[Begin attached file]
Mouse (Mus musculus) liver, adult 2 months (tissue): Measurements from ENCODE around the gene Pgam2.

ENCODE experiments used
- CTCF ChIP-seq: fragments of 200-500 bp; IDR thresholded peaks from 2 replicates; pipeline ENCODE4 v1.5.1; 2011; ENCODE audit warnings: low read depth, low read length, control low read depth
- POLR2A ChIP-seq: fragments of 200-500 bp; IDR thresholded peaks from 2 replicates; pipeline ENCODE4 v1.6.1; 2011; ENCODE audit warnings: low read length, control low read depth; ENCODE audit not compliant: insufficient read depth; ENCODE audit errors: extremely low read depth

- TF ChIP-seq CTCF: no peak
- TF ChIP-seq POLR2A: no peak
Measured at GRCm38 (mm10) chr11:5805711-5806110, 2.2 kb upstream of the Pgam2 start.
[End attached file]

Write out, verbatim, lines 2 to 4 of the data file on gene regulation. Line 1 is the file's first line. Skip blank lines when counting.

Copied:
ENCODE experiments used
- CTCF ChIP-seq: fragments of 200-500 bp; IDR thresholded peaks from 2 replicates; pipeline ENCODE4 v1.5.1; 2011; ENCODE audit warnings: low read depth, low read length, control low read depth
- POLR2A ChIP-seq: fragments of 200-500 bp; IDR thresholded peaks from 2 replicates; pipeline ENCODE4 v1.6.1; 2011; ENCODE audit warnings: low read length, control low read depth; ENCODE audit not compliant: insufficient read depth; ENCODE audit errors: extremely low read depth